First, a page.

It’s great practice for rounding lips. When blowing bubbles with your child, you can work on words and sounds such as “pop”, “ready, set, go!” You can also take turns with “your turn” and “my turn”, “more”, “all done”, “open”, “wipe”, “up”, “down”, “wow”
And kids LOVE bubbles. They won’t even realize they are practicing speech.
8. Use verbal routine –
You may already be doing this with your kids. When you sing songs or read the same book over and over.
An example is the book “Brown Bear, Brown Bear”. The first line is:
“Brown Bear, Brown Bear, What do you see?”
Now after repeating this over and over, next time pause after “what do you ______” and let your child fill it in.
When your playing with your child you may use a phrase “Ready, Set, Go!” After a while pause after “set” and let your child fill in with “Go!”
“Ready, set, ______!”
9. Accent a gesture, sounds, words, or phrases –
It is important to model your child’s level of communication. If they mostly gesture, overemphasize your gestures. Another way to accent a word is to raise your voice to a higher pitch. You can also say the word in a form of a question. Instead of “bubbles, you say “bubbles??”
10. Stay silent and wait for your child’s response –
This may seem awkward at first but pause for as long as 3-4 seconds to give your child a chance to respond. Just be patient. They may not respond like you want them to, or not at all. But you need to give them a chance first. DO NOT rush in and say “say…”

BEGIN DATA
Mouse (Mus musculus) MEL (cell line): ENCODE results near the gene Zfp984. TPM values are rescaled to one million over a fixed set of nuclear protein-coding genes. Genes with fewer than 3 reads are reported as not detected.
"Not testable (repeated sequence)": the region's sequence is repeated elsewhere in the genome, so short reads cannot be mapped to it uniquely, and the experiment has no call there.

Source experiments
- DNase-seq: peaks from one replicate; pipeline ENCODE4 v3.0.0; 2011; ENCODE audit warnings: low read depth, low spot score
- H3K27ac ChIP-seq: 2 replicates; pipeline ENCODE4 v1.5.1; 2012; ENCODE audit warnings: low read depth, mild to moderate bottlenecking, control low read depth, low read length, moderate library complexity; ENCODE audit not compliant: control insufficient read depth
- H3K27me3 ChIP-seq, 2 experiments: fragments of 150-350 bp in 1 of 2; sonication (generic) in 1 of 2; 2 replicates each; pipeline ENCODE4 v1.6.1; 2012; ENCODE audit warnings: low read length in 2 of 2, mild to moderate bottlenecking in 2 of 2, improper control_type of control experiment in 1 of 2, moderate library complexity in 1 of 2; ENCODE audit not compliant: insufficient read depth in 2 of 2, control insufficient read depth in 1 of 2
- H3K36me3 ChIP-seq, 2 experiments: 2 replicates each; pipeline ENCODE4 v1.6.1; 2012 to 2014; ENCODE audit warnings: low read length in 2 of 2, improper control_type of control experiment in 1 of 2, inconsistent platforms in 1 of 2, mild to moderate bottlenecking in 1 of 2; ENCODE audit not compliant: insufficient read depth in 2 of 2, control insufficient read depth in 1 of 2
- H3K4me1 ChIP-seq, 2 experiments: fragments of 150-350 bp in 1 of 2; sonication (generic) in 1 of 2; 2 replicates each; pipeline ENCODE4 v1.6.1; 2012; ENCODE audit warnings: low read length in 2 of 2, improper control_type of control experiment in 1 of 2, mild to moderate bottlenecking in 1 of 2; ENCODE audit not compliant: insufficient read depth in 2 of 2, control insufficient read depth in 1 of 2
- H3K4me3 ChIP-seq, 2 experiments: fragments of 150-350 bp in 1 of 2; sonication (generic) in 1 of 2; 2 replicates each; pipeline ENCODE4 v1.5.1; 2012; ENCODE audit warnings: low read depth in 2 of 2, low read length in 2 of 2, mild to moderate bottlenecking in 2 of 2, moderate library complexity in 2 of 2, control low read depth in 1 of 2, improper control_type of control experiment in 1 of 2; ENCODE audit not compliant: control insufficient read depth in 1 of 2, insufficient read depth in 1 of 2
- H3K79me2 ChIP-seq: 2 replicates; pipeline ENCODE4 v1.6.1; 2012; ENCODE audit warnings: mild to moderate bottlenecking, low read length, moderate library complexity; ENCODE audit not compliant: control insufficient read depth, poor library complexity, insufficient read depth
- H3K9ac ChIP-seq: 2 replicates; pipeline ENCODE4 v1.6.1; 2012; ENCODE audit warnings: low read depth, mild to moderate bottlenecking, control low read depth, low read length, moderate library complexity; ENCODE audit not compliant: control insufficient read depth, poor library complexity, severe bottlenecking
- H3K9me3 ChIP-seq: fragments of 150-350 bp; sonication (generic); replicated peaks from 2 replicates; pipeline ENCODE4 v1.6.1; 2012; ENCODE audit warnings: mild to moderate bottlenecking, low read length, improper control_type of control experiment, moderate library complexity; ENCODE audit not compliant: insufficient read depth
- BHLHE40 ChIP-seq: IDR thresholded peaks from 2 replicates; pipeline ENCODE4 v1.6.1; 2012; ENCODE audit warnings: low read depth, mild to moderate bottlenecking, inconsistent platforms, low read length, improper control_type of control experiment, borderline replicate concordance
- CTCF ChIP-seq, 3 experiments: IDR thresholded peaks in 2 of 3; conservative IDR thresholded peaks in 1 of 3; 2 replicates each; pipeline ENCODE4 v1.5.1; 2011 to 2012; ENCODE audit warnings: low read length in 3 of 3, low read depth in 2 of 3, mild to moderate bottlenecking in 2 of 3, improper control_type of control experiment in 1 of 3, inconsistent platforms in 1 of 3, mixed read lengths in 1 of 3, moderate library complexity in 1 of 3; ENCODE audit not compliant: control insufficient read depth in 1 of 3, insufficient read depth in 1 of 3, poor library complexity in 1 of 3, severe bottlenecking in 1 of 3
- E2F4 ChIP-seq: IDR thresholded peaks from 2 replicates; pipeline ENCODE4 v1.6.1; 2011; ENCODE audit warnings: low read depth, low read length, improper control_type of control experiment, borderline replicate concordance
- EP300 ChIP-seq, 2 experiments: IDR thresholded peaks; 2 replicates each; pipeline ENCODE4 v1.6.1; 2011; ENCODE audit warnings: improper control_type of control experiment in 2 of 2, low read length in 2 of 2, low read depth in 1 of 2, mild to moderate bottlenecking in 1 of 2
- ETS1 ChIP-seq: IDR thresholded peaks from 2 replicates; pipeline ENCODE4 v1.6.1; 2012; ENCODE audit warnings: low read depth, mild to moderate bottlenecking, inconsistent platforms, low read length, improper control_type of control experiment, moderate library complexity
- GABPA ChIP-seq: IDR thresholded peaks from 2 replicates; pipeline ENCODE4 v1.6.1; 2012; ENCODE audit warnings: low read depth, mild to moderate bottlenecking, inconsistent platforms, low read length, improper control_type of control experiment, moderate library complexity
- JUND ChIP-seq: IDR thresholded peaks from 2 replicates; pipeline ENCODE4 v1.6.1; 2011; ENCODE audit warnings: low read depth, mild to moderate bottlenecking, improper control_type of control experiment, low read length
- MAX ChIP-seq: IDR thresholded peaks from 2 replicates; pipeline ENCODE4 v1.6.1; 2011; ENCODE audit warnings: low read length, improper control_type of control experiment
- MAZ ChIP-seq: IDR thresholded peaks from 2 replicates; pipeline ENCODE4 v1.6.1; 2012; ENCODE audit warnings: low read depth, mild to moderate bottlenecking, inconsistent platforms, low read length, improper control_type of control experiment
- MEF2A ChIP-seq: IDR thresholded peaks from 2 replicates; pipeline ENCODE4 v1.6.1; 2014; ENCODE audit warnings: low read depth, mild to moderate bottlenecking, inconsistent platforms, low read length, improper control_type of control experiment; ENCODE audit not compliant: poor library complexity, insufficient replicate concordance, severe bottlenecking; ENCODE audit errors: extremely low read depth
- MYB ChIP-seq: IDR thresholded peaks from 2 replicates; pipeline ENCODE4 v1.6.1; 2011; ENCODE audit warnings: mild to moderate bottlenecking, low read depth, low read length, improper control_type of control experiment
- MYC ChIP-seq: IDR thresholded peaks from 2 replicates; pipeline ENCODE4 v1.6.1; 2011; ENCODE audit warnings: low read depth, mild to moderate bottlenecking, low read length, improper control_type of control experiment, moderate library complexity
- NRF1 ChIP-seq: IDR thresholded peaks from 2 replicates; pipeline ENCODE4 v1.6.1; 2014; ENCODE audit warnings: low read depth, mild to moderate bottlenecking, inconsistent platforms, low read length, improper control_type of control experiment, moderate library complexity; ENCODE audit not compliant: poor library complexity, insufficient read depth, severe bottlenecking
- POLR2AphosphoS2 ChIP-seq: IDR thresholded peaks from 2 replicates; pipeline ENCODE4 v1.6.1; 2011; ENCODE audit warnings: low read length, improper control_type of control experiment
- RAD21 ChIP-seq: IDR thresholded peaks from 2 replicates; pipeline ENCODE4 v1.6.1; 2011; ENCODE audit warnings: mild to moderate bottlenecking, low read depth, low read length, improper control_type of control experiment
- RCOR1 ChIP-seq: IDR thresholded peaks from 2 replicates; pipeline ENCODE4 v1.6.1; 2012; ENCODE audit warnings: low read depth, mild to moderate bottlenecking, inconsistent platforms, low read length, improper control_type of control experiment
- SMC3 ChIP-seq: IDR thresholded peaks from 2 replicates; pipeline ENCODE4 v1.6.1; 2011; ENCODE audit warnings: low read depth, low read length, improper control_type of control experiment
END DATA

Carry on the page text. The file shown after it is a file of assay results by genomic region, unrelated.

11. Say the word one more time –
Whether your child says the word or not, repeat it once more and then give them the desired object.
12. Build language with layers –
Different children are on different levels of speech. Some just make vowel sounds, some are starting to combine consonants and vowels. It’s a good idea to start at your child’s level. Follow their lead and them help them move to the next level.
I will simplify the levels so they are easier to understand. There are 16 levels of the Speech Sound Hierarchy, but I will break it down to just 7.
Level 1 –
At level 1, a child can do vowels. Just the vowels of the words. Such as “oo”, “aaaa”.
Level 2 –
Next, most children will start using the beginning consonant and a vowel of a word. For example “ma” for mama or “ba” for ball.
Level 3 –
In this next level children will combine two same consonants and two same vowels. Such as “mama”, “baba” or “wawa”.
Level 4 –
In this level, the same or different consonant sound is added at the end. Many times an “eeee” sound will be added to the end as well. For example ” buddy”, “doggee”, or “mommy”.
Level 5 –
Now children can say one, three-letter or four letter words. The same or different consonant sound will be used. An example is “Dog”, “mom”, “dad”.
Level 6 –
At this level children can combine consonants. “Stop”, “pink”, “sleep” are examples of that.
Level 7 –
In this final level, children combine two words or create short phrases. Examples of this level are “no cat”, “go there”, or “more please”.
This is a lot of information! 10 Ways to help your child with speech is a great start to helping your child. The most important thing to remember is to play with your child and talk to your child!
Talk all the time even when it’s awkward!
Good luck mama, and you got this!